China, along with other emerging markets, and the European Central Bank are in the early stages of a global easing cycle, primarily by cutting interest rates to spur growth. Also, the Federal Reserve should remain stimulative. These government actions set the stage for sustained, or perhaps higher, demand for oil. As stated earlier, geopolitical threats remain on the horizon, and could also be a positive catalyst for oil.

As always, our team will closely follow these events, as well as the monetary and fiscal policies, to find global investment opportunities in 2012.

We wish you and your family a very happy and prosperous new year!

John Derrick contributed to this commentary.
U.S. Global Investors, Inc. is an investment management firm specializing in gold, natural resources, emerging markets and global infrastructure opportunities around the world. The company, headquartered in San Antonio, Texas, manages 13 no-load mutual funds in the U.S. Global Investors fund family, as well as funds for international clients.

For more updates on global investing from Frank and the rest of the U.S. Global Investors team, follow us on Twitter at www.twitter.com/USFunds or like us on Facebook at www.facebook.com/USFunds. You can also watch exclusive videos on what our research overseas has turned up on our YouTube channel at www.youtube.com/USFunds.

By Frank Holmes

CEO and Chief Investment Officer

U.S. Global Investors

U.S. Global Investors, Inc. is an investment management firm specializing in gold, natural resources, emerging markets and global infrastructure opportunities around the world. The company, headquartered in San Antonio, Texas, manages 13 no-load mutual funds in the U.S. Global Investors fund family, as well as funds for international clients.

All opinions expressed and data provided are subject to change without notice. Some of these opinions may not be appropriate to every investor.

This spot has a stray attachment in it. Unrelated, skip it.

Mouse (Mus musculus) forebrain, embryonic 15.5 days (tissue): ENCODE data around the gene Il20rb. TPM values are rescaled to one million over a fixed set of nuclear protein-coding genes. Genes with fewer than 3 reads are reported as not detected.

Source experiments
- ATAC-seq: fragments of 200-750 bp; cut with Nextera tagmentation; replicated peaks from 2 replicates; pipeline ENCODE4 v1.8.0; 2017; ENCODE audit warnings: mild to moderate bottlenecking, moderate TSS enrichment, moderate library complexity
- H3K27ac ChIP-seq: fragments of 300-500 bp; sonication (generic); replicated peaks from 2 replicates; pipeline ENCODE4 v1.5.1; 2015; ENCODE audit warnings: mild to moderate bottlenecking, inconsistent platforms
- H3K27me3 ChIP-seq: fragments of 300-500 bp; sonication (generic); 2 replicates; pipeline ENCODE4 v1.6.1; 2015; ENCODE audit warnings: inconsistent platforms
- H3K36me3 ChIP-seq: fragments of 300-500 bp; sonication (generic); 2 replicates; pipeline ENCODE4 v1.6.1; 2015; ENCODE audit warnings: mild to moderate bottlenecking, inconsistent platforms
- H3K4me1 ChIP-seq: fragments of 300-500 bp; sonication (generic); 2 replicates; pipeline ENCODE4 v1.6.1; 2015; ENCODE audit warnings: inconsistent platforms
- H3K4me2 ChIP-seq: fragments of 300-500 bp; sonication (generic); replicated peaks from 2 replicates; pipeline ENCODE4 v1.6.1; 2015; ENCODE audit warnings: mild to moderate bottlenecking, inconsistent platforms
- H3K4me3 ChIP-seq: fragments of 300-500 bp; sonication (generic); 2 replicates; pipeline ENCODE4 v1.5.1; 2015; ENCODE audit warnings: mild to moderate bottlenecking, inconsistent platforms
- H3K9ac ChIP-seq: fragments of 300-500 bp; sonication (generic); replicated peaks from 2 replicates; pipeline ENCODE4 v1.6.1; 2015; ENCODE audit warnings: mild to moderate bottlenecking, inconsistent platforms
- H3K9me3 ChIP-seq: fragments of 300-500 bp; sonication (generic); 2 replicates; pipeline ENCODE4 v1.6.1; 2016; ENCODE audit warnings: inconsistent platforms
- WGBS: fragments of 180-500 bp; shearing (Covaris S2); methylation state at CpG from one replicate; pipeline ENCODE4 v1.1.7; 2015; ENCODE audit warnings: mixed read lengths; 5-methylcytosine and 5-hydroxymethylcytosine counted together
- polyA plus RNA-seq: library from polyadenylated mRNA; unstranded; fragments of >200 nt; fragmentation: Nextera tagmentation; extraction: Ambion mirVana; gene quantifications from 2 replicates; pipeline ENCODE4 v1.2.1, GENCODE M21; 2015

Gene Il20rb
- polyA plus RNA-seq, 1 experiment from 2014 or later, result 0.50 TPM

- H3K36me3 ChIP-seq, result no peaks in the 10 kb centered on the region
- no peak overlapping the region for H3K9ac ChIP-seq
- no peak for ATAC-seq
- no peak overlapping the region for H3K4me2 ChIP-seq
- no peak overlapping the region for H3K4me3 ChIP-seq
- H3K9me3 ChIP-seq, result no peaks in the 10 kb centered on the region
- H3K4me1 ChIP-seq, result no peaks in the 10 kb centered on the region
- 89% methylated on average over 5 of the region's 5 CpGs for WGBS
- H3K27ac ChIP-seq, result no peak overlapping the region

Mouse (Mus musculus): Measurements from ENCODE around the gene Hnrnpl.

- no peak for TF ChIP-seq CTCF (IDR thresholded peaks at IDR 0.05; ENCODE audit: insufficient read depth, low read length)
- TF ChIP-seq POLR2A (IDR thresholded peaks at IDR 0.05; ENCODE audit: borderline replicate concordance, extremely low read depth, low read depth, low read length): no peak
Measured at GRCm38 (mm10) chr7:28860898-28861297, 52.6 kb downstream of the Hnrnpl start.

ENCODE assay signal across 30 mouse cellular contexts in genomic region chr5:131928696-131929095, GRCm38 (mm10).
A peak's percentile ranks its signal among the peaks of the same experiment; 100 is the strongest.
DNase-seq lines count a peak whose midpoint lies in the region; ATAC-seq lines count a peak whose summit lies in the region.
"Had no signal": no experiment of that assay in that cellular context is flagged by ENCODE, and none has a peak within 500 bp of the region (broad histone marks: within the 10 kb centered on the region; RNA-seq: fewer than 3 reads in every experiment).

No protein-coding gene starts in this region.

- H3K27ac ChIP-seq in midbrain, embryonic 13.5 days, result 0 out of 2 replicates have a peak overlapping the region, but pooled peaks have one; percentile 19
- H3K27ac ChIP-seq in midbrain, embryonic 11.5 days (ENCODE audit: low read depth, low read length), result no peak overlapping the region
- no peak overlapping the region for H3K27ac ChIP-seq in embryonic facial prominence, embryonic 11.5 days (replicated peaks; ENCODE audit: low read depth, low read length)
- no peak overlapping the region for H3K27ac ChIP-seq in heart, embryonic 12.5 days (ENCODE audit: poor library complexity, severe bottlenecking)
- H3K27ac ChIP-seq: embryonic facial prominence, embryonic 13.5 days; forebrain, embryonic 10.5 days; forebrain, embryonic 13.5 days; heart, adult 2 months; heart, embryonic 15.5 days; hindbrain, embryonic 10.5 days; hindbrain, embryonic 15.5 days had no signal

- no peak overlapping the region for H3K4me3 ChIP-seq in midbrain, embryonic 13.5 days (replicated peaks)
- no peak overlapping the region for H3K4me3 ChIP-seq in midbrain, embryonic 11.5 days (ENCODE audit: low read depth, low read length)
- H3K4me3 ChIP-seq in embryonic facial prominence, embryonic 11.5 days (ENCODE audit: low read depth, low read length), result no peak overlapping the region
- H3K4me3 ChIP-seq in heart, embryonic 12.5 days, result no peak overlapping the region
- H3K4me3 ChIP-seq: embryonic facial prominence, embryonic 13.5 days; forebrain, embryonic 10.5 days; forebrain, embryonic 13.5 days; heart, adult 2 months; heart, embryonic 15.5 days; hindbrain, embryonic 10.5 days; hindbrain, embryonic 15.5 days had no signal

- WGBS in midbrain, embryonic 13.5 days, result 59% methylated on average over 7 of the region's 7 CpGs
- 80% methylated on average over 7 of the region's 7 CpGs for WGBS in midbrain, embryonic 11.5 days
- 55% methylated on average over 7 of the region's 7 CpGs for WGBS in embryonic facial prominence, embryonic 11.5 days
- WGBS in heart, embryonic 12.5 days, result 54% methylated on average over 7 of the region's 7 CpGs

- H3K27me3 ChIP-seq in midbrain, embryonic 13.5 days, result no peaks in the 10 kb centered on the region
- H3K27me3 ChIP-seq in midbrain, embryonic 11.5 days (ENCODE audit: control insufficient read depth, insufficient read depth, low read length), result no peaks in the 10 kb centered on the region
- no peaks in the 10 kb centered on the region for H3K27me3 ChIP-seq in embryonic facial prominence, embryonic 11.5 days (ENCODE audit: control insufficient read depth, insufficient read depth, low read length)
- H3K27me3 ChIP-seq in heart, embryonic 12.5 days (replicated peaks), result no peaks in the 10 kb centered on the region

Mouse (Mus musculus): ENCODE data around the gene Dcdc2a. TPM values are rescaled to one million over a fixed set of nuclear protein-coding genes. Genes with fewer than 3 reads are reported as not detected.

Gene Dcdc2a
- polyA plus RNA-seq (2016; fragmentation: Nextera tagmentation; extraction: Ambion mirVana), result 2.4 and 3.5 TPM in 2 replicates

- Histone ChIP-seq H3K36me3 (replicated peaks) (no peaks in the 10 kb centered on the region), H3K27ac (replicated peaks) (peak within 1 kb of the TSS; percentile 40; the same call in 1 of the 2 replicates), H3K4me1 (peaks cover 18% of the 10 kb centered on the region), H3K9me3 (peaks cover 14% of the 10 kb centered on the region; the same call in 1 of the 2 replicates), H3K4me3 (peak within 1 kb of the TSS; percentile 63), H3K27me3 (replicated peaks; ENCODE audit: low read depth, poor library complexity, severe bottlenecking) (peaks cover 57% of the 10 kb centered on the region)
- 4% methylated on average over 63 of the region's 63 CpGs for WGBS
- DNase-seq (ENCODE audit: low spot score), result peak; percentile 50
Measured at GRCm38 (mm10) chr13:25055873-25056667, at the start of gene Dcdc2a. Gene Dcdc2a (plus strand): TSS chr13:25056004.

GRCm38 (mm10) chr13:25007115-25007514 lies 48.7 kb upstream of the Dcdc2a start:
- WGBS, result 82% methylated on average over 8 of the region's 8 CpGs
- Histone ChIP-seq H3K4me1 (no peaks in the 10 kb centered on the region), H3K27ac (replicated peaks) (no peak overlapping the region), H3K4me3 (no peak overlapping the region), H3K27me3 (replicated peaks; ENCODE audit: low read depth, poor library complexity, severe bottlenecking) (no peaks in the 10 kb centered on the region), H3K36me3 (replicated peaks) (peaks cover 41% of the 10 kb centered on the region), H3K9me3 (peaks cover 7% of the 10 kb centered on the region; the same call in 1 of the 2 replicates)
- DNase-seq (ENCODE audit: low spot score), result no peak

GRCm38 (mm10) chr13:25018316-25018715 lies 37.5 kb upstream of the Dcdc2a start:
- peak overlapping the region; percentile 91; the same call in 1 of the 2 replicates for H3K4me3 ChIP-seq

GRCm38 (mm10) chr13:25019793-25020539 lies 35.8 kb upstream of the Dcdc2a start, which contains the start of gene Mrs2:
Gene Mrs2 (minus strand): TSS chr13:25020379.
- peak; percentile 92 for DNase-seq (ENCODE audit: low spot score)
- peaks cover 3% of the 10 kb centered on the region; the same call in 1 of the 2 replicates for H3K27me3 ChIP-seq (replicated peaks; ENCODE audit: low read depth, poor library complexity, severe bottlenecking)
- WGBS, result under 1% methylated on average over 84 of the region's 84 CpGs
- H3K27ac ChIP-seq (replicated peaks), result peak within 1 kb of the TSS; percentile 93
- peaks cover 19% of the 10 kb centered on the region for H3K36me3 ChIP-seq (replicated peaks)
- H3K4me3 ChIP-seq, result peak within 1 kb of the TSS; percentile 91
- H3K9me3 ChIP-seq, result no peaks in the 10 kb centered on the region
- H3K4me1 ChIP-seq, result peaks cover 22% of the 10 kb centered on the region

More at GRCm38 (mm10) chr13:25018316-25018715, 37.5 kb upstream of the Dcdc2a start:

Standard deviation is a measure of the dispersion of a set of data from its mean. The more spread apart the data, the higher the deviation. Standard deviation is also known as historical volatility. All opinions expressed and data provided are subject to change without notice. Some of these opinions may not be appropriate to every investor. The S&P 500 Stock Index is a widely recognized capitalization-weighted index of 500 common stock prices in U.S. companies. The NYSE Arca Gold BUGS (Basket of Unhedged Gold Stocks) Index (HUI) is a modified equal dollar weighted index of companies involved in gold mining. The HUI Index was designed to provide significant exposure to near term movements in gold prices by including companies that do not hedge their gold production beyond 1.5 years. The MSCI Emerging Markets Index is a free float-adjusted market capitalization index that is designed to measure equity market performance in the global emerging markets. The U.S. Trade Weighted Dollar Index provides a general indication of the international value of the U.S. dollar.

Frank Holmes Archive